# prove that $A\cup B$ is connected

i have two disjoint connected sets $A,B$ such that $\overline{A}\cap B\neq \emptyset$, how to prove that $A\cup B$ is connected? "Using the continuous function)

let $f: A\cup B\to \{0,1\}$ a continuous map, and we have to prove that it is a constant map.

let $a,b\in A\cup B$ if $a,b\in A$ then $f(a)=f(b)=cst$ because A is connected, and the same thing when $a,b\in B$

now if $a\in A$ and $b\in B$ how to prove that $f(a)=f(b)$?

how to use in this case the fact that $\overline{A}\cap B\neq \emptyset$ ?

Let $p\in \overline A\cap B$. By continuity of $f$, the set $f^{-1}(f(p))$ is an open neighbourhood of $c$, hence intersects $A$. Hence there are some points in $q\in A$ with $f(q)=f(p)$. As $f|_A$ is constant, $f(x)=f(p)$ for all $x\in A$. As $f|_B$ is constant, $f(x)=f(q)$ for all $x\in B$. As $f(p)=f(q)$, we conclude that $f$ is constant.

• a neighbourhood of p ? h – Poline Sandra Sep 11 '18 at 20:10
• can you tel me what is c? – Poline Sandra Sep 11 '18 at 20:17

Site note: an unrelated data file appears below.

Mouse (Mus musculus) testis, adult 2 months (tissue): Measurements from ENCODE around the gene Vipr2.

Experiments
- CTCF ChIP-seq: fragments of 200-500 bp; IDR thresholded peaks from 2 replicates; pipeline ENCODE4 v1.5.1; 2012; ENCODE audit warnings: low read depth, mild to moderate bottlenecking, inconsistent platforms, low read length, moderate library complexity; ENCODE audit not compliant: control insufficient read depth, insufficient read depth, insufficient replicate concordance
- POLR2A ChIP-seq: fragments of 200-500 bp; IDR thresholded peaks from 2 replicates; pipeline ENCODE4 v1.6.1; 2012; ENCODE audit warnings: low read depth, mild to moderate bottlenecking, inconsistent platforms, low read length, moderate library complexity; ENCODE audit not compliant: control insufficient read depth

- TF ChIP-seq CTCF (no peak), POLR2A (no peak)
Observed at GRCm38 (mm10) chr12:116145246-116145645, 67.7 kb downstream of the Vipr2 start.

• where we use the intersection $f^{-1}(f(p))\cap A\neq\emptyset$ please answer me – Poline Sandra Sep 12 '18 at 17:52

Note that by connectedness of $A$ and $B$, and by the fact that restrictions are continuous, the restrictions $f_A$ and $f_B$ are both constant. If $f_A = f_B$, we are done.

Otherwise, without loss of generality suppose that $f_A \equiv 1$ and $f_B \equiv 0$. This is absurd, because taking $x \in \bar{A} \cap B$ guarantees a net in $A$, $(x_\alpha)_{\alpha}$ so that $x_\alpha \to x$, which by continuity would imply

$$1 = \lim_\alpha f_A(x_\alpha) = \lim_\alpha f(x_\alpha) = f(x) = 0$$

since $x \in B$ and $x_\alpha \in A$ for any $\alpha$.

First note that if $f: A \cup B \to \{0,1\}$ is continuous so is $f|A$, and as $A$ is connected $f|A$ has constant value $i_A \in \{0,1\}$ so that $f(x) = i_A$ for all $x \in A$.

Similarly $\exists i_B \in \{0,1\}$ such that for all $x \in B$: $f(x) = i_B$, or $f[B] = \{i_B\}$.

Let $p \in \overline{B} \cap A$. Then by continuity of $f$: $f(p) \in f[\overline{B}] \subseteq \overline{f[B]} = \overline{\{i_B\}} = \{i_B\}$ as $\{0,1\}$ is discrete. So $f(p) = i_B$ but $p \in A$ gives $f(p) =i_A$ so that $i_A = i_B$ and thus $f$ is constant on $A \cup B$, and $A \cup B$ is connected.